Jesse Dietschi is equally comfortable in both classical and jazz.
With credits ranging from orchestral soloist to jazz session player, Dietschi, who participated in JAZZ.FM91’s Jazzology program back in 2009, is equally fluent in both musical idioms as a bassist, composer, and bandleader.
Dietschi has just released a new recording called Gradient, which, as he says, “invites the listener on a journey from modern jazz soundscapes to chamber music aesthetics and back again.” Joined by pianist Ewen Farncombe and drummer Ethan Ardelli, Dietschi features a selection of compositions that draw from his extensive training in both the jazz and orchestral fields to create lush, colourful and wide-ranging sounds and styles.
Dietschi joined us to talk about the new album.
When I think back to when you and I talked in 2009, you were focused on jazz. Now, you’re really straddling the classical world and the jazz world. What does a musician need to do — technically, physically, but also mentally — to live in both of those worlds?
It is a challenge. I equate it to young students or children who are growing up in multilingual households, learning multiple languages at the same time. In some ways, it takes longer because you’re doing everything twice, but they come out of it with this fluency that is really difficult to gain any other way. For me, there may have been certain technical aspects that may have taken me a little bit longer to execute at a high level, but coming out of it, now I feel like the training on one side helps the other so much. If music is trying to understand the scope of the repertoire that you’re handling, the jazz mentality is to use the wide-angle lens and to understand the big picture so that it can inform your improvising, whereas orchestral music is much more like the telephoto lens, where you’re getting really into the micro-details. Not that there aren’t both components in each, but I’ve noticed that when I work with orchestral musicians, the way that I think about music is a little bit different than them. When I started working in that music, there was a level of detail in the practice that I did that I really needed to step up my game. It took some time. I’m still working on it. I’m certainly not finished.
As a classical musician, your job is to play that note on the page as best as you can. The language is there for you, but it’s up to you to execute that language in the most perfect possible way.
That is close to how I would put it. I think “perfect” is a somewhat weighted term, and obviously subjective. People have strong opinions about right or wrong, but they vary from one person to the next. I think there’s certainly a level of accountability. When you’re improvising all the time, it’s easy to avoid things you don’t want to do or aren’t comfortable with, whereas certain repertoire in an orchestral setting — especially if you’re taking auditions — there’s just no avoiding it. That was very helpful for me. It’s very humbling. There’s so much nuance to both approaches that I feel like they both complete each other.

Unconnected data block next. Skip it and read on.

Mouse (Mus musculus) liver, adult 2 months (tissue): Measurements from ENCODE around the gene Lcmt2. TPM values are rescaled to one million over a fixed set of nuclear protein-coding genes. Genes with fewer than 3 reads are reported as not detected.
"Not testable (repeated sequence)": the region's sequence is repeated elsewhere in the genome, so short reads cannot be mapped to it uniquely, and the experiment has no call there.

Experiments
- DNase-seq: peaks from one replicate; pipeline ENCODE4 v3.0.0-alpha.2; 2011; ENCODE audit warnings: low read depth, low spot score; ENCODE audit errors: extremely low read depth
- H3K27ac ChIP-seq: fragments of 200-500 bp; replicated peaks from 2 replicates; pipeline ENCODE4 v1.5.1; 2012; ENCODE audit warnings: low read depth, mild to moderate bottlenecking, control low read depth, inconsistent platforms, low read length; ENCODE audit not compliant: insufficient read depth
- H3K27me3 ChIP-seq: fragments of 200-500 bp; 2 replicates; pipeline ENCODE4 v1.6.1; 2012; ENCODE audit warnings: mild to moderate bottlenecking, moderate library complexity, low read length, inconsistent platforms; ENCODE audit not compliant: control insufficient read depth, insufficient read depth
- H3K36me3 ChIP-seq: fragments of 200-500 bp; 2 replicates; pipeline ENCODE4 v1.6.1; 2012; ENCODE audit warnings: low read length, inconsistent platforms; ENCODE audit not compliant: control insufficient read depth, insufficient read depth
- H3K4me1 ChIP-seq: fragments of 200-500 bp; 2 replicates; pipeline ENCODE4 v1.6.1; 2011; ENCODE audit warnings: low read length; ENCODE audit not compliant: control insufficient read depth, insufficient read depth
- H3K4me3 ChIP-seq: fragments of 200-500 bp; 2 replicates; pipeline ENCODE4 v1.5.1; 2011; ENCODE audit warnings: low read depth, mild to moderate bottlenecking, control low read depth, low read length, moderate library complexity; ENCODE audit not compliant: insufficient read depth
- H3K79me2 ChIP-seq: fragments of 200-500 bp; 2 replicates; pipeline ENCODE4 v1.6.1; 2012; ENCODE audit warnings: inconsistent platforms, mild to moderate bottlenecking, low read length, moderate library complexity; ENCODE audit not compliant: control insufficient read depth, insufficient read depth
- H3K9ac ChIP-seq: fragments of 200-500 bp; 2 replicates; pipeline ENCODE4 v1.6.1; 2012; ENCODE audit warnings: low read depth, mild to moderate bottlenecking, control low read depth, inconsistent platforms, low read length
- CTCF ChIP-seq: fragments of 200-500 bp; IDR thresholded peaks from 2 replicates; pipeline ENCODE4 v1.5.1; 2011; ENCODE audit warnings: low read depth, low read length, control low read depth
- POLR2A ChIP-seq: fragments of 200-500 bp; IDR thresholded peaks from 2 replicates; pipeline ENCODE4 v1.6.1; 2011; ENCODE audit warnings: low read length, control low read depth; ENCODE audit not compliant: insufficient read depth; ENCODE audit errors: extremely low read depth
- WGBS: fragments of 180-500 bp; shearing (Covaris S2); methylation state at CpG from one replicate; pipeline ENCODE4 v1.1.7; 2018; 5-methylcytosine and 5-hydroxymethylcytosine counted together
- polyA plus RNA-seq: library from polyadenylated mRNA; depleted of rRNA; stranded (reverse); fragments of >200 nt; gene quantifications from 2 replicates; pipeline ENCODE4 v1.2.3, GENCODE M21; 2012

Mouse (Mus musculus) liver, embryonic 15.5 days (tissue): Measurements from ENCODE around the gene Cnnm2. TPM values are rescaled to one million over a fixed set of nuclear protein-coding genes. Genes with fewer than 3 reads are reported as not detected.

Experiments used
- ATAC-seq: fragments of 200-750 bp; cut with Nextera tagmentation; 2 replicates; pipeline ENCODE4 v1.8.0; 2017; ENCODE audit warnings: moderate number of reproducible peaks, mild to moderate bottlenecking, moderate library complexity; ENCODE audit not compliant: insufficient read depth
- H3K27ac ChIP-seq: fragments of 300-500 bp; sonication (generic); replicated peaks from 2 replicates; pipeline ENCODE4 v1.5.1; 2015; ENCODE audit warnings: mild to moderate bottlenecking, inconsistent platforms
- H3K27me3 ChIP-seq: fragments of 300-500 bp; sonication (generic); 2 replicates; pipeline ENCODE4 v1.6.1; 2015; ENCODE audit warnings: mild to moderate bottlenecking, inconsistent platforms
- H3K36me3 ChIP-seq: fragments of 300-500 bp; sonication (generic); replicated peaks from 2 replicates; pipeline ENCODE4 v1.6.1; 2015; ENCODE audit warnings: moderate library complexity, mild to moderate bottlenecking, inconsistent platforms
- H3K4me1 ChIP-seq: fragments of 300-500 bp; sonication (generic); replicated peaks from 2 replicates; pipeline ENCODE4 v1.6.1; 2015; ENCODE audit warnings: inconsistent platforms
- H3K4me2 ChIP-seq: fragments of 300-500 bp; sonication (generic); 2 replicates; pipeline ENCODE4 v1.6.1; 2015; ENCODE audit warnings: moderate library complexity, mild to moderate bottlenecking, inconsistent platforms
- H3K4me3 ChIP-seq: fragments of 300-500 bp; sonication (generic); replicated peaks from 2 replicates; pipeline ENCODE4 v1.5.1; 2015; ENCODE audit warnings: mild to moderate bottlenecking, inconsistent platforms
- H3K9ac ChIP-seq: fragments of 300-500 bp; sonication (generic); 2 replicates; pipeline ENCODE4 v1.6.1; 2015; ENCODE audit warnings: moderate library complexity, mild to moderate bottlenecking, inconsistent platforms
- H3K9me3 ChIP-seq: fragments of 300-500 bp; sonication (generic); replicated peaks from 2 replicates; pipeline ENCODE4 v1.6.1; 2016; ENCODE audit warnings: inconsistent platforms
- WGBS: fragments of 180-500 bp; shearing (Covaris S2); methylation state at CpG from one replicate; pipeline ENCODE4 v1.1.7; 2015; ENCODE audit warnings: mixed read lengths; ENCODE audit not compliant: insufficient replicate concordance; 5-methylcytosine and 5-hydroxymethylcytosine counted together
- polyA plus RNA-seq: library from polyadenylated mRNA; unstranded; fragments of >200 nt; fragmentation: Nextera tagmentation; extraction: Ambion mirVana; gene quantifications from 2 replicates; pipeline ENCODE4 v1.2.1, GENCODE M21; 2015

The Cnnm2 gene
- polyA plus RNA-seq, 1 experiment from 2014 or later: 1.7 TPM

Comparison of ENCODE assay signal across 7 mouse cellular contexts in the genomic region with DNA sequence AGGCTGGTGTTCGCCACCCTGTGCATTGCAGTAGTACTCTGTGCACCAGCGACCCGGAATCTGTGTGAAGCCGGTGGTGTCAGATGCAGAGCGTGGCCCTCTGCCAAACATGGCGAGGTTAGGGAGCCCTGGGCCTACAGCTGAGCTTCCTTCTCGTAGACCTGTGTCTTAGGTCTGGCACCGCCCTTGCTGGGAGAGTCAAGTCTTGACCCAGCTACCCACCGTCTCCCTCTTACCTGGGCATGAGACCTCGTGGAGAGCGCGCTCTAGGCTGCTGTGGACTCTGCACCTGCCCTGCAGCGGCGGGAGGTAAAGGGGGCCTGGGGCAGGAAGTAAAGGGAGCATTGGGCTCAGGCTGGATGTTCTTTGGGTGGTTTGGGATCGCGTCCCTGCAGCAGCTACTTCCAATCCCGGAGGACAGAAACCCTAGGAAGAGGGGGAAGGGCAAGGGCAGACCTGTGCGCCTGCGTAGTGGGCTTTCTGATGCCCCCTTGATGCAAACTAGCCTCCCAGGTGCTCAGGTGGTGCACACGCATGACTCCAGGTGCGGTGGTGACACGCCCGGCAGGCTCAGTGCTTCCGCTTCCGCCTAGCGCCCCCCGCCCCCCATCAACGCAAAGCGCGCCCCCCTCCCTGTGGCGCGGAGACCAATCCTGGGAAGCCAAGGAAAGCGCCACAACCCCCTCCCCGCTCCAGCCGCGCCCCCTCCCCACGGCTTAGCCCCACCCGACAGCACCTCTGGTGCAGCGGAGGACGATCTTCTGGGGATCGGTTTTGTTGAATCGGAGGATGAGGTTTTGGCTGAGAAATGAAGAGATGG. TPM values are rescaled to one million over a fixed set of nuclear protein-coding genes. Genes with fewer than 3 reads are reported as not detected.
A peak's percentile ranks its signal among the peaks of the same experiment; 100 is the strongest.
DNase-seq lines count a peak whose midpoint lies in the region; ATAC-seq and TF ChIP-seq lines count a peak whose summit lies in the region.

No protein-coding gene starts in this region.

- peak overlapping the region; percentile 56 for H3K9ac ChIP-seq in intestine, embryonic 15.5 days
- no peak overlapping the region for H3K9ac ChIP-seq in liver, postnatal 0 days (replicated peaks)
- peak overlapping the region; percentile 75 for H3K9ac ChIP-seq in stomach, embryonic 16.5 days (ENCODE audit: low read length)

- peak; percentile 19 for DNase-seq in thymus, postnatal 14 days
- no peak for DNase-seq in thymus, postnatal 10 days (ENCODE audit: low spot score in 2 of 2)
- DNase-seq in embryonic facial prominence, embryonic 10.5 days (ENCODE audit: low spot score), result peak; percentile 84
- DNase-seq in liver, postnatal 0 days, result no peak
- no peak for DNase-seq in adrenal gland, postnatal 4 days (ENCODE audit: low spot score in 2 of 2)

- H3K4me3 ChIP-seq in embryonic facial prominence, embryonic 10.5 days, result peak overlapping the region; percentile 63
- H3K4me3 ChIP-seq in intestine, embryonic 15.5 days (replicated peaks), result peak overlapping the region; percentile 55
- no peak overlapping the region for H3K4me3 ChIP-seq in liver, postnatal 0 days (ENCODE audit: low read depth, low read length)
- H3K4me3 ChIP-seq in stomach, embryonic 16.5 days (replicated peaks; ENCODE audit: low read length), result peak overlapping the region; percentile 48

On this new recording Gradient, you are trying to bring a chamber music vibe to a jazz trio.
I’ve gone through a few different iterations. Some of my past projects have been much larger; they’ve had strings, woodwinds — septets, octets, that kind of thing. They were very fun to write for, and a lot of the compositions on this album started off as larger or mid-sized ensembles. This album was about paring that down, partially due to logistics, but I also found it streamlined things and really helped to integrate the musicians better into both sides, rather than having half of the musicians be chamber musicians and half of them be jazz musicians, where there was a bit of a disconnect. The downside to this approach is that it placed way more responsibility on their shoulders to be pushed out of their comfort zones and adapt. All three of us had much more challenging material to navigate.
When you get together with musicians, do they know what they’re getting into?
This project developed gradually. I had started playing with Ewen and Ethan right before the pandemic, and I think they got a taste of some of the stuff I was interested in. Over the pandemic, we were exchanging a lot of emails, trying to stay in touch. That time was when I realized that, as with many bassists, most of my time was spent performing other people’s projects. When the pandemic hit and all of that stopped, I realized that I was practically invisible. I did not have an online presence. I did not have my own music available. That helped spur me to finally getting my own album together. It happened gradually and organically, and it was really dependent upon those particular people.
DownBeat gave you a really favourable review. As a musician, that’s got to be something you want.
Yes. I never would have imagined getting into DownBeat. It wasn’t even something I was considering. When you look through the other reviews in that magazine, it’s the Joshua Redmans and the Blue Note recording artists, then there’s little ol’ me. They had this special feature where they wanted debut albums, and they were looking for people from different urban centres outside of New York, and I managed to check enough boxes. I’m so thankful.
This interview has been edited and condensed.